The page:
In the past, I used a time management system that was mostly based on scheduled appointments, and planning larger chunks of work over a number of days, and over time I mostly changed the tools that I used – my little red planner was, however, always at the center of my planning activities. But last January, as I started teaching and juggling an increasing number of tasks, I went digital at last, and started to schedule blocks of time in my daily calendar to devote bits and pieces of my day to different tasks, a technique that I embraced from Dr. Tanya Golash-Boza and Dr. Raul Pacheco-Vega.
As I’ve now survived my first semester of teaching and gained some experience in planning blocks of time, there are a few thoughts on this topic that I’d like to share.
1. I need to plan time for buffer
I need to keep in mind that for 8 hours of being at work, I can typically only get 6 hours of work done. There’s always time that goes lost in between. So for the hours that I am physically in my office, I should avoid to schedule every single minute, and either be a little more generous in the time that I allot to my different tasks (say – book 2,5 hours of writing time for getting only 2 hours of actual writing done), or really learn to schedule some buffer time into my planning.
2. Email takes more time
I wrote about how much time I spend on email already at length – but I am still baffled by how much time it actually takes. It seems to be related to my teaching position (these months that I’m enjoying the peace and quiet of doing research in the Netherlands, I get way less email and spend no more than 20 minutes replying and archiving email per day), and it also seems to be something related to USFQ and/or Ecuador. USFQ has this internal mailing list, the “News” which sometimes generates close to 100 mails a day (I do direct these emails to a separate folder, but the volume is appalling, and I still need to at least skim through the headings to see if I’m not missing out on something important). It also could be related to the slightly more random way in which things are organized in Ecuador – and the fact that I often need to send about 10 emails to any of the supporting services of the university to get anything done at all (I’m still waiting for the day my desktop computer will be actually functional *gasp*).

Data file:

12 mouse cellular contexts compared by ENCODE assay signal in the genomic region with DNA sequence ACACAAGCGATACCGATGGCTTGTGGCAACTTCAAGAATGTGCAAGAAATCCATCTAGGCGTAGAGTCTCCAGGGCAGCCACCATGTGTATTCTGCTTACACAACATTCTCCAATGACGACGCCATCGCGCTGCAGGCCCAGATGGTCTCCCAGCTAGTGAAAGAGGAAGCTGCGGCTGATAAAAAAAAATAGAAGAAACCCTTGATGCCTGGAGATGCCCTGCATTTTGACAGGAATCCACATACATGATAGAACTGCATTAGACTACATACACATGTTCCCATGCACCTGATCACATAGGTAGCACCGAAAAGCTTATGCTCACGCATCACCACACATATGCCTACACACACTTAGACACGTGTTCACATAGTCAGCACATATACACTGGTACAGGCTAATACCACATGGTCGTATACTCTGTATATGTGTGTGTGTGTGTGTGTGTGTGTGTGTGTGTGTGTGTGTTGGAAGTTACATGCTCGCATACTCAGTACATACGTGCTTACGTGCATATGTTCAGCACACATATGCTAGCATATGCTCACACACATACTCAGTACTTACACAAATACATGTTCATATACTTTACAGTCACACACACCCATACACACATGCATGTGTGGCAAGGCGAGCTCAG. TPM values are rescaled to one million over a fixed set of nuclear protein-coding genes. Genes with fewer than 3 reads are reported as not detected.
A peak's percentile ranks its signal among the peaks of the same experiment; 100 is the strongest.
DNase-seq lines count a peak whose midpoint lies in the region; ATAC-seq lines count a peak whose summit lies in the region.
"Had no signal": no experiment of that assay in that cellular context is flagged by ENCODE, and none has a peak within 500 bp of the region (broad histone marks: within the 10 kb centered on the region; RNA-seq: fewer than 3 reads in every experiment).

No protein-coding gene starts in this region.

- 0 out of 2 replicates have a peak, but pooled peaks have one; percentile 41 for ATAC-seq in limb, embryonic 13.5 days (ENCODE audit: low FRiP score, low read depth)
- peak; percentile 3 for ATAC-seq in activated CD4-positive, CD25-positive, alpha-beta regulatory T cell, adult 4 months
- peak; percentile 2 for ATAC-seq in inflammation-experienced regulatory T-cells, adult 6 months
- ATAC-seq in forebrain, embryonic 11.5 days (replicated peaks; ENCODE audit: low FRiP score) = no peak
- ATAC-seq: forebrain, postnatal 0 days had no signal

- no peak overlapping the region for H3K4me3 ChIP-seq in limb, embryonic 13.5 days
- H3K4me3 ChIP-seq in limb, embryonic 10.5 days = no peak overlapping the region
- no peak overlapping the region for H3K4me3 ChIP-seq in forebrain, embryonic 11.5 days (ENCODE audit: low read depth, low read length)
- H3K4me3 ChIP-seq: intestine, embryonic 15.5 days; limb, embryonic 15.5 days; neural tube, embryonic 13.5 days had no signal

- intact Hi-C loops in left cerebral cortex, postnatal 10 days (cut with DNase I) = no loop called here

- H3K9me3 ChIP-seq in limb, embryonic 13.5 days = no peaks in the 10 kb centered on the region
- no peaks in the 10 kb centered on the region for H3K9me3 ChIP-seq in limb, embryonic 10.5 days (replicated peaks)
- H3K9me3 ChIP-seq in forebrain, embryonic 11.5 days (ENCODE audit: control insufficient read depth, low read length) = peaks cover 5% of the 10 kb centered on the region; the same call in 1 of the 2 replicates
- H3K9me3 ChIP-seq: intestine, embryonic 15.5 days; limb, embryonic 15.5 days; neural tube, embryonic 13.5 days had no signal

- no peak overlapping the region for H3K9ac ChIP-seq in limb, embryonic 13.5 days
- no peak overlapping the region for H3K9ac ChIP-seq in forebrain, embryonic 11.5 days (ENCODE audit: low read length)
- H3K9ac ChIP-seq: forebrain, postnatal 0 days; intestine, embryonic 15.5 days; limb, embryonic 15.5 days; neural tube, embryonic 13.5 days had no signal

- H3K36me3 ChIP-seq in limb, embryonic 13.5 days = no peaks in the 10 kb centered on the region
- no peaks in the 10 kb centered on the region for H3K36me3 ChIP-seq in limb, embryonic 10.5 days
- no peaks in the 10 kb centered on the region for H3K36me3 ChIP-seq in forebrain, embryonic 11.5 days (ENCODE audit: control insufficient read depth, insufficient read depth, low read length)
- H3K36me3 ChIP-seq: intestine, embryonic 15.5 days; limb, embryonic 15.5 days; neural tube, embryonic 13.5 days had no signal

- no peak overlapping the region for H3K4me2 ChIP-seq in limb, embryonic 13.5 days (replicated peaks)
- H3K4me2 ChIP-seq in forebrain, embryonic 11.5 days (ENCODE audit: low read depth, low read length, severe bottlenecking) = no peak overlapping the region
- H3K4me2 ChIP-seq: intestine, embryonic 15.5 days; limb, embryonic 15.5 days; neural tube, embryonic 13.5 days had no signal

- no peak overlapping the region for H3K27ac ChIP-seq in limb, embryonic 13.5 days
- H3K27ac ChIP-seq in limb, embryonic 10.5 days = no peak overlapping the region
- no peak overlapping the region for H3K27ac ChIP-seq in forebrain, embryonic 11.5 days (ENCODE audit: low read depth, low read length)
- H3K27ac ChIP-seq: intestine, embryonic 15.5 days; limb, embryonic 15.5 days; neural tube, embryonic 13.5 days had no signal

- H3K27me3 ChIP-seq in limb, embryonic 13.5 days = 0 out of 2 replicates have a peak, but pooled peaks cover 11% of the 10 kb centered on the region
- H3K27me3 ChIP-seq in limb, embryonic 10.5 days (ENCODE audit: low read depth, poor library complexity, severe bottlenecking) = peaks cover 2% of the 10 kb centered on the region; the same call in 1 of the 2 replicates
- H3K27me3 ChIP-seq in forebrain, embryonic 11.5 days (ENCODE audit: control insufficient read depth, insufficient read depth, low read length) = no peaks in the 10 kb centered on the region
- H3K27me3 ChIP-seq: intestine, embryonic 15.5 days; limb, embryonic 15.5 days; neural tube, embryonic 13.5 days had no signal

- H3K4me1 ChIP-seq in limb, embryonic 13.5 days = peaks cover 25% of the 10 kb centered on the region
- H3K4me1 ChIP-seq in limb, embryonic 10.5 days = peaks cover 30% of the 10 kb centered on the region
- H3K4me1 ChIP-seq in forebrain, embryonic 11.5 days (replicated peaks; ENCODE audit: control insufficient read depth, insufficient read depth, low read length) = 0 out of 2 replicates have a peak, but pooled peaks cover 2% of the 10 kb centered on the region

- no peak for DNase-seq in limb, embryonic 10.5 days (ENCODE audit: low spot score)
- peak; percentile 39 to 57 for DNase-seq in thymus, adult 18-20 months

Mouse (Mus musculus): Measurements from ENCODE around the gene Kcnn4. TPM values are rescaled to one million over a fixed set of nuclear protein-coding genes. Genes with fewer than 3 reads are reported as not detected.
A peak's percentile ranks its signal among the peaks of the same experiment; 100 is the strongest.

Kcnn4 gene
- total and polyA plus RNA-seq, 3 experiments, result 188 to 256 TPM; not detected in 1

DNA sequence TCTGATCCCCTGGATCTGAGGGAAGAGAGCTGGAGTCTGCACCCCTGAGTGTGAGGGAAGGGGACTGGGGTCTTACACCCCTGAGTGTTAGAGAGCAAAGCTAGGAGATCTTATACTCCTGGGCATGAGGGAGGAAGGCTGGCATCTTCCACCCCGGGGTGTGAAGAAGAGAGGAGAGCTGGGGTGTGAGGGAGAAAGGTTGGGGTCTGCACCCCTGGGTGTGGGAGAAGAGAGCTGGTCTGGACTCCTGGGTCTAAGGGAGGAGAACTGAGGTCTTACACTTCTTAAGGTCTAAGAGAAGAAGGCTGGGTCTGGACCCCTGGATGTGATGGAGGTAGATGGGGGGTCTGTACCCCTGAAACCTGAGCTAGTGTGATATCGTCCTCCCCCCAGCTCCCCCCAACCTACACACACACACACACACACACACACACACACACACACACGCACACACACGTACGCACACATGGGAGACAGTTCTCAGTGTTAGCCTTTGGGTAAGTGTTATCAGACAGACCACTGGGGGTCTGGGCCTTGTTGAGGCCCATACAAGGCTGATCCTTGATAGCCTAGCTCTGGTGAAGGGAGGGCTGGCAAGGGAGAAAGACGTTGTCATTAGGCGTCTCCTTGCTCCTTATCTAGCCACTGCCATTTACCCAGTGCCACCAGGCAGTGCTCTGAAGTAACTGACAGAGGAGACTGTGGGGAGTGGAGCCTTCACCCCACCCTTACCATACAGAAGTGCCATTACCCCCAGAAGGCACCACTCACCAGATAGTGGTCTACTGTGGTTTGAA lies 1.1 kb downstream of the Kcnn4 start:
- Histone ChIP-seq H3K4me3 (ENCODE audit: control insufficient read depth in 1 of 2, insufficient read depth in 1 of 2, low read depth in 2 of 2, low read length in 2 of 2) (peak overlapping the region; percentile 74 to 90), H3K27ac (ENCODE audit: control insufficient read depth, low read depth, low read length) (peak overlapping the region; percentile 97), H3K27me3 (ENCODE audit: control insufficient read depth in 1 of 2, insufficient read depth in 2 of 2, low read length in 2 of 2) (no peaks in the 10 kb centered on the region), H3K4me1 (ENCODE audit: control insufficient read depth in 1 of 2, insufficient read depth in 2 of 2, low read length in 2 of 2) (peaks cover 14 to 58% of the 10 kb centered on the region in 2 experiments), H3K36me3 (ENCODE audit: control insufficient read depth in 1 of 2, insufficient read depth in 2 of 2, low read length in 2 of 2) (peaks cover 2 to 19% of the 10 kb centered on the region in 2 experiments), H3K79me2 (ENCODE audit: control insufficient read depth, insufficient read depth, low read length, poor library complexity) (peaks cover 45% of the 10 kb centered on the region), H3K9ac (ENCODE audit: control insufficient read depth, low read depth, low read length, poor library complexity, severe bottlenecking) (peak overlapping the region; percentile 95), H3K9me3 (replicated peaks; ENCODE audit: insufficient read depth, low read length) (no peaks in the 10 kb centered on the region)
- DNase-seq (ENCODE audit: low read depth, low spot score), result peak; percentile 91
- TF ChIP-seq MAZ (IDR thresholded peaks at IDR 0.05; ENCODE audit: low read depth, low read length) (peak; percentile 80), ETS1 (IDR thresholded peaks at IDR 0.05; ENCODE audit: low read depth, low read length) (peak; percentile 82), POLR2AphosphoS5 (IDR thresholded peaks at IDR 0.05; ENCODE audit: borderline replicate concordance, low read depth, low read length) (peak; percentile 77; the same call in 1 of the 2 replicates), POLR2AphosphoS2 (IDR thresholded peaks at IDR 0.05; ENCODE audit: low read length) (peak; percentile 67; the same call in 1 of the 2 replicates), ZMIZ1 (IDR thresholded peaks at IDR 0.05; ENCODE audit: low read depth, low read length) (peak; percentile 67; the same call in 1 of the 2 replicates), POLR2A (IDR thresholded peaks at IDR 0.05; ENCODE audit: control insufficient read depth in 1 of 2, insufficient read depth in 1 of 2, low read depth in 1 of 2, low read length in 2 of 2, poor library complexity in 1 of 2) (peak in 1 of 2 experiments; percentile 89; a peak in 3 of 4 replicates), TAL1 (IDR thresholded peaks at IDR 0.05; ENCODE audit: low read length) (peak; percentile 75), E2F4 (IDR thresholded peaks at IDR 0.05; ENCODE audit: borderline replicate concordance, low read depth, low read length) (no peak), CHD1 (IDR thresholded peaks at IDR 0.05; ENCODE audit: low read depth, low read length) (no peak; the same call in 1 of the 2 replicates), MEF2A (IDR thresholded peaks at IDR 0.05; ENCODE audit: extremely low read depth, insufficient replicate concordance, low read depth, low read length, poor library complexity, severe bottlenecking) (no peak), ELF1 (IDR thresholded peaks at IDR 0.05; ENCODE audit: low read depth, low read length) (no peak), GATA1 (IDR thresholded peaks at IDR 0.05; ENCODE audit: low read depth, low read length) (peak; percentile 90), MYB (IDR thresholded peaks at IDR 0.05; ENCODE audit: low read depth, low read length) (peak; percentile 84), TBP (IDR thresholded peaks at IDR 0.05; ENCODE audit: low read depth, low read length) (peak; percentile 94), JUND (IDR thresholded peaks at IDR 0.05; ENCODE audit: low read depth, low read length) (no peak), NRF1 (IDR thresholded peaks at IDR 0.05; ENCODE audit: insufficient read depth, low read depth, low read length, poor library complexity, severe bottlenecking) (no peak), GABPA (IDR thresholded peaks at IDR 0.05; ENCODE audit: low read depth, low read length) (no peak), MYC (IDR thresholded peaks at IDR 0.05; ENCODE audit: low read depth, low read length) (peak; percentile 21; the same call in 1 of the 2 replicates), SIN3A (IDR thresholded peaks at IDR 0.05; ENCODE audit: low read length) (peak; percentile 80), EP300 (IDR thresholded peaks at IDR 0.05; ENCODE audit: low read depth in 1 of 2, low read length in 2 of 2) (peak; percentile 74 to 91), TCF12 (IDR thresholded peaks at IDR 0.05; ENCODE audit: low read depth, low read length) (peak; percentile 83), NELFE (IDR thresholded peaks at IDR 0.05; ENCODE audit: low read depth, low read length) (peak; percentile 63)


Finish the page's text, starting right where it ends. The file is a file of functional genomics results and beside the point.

Even if I plan in buffer time, there’s still all the coming and going in my office from students, colleagues, visitors and more – and the phone calls on my office land line. Basically, if a homework is due on the next day, I should just calculate 2 hours of interruptions caused by the coming and going of students (and I do prefer them coming to my office and asking questions over giving bad grades or seeing that everyone copied the solution of the 1 student who had An Idea – good or bad). It’s not something I originally calculated into my scheduled, but something I need to take into account at the start of the Fall semester.
4. Sometimes I prefer to keep working on 1 topic
I have an intrinsic dislike for multitasking – even though I’m easily distracted and scatter-minded and all that. My most blissful moments are when I’m playing music, a task that requires all my attention and senses to be focused on just playing. A near close second would be the moment that I am deeply buried into research thoughts, and steadily working at untangling a knot. It almost feels like being in an underground tunnel, completely absorbed by my research. When you schedule blocks of 45 minutes to 2 hours, it sometimes feels “too early” to change tasks. I know that it is best to write a bit every day to move my papers forward, but I still seem to prefer to reserve larger chunks of time, so that I can more deeply concentrated. On the other hand, if I schedule longer blocks of time, I’m more prone to procrastinate and get less done. I’m still looking for the optimum time slot for being able to do deep work and still move several projects forward at once.
… And so the quest for the optimum time management strategy goes on!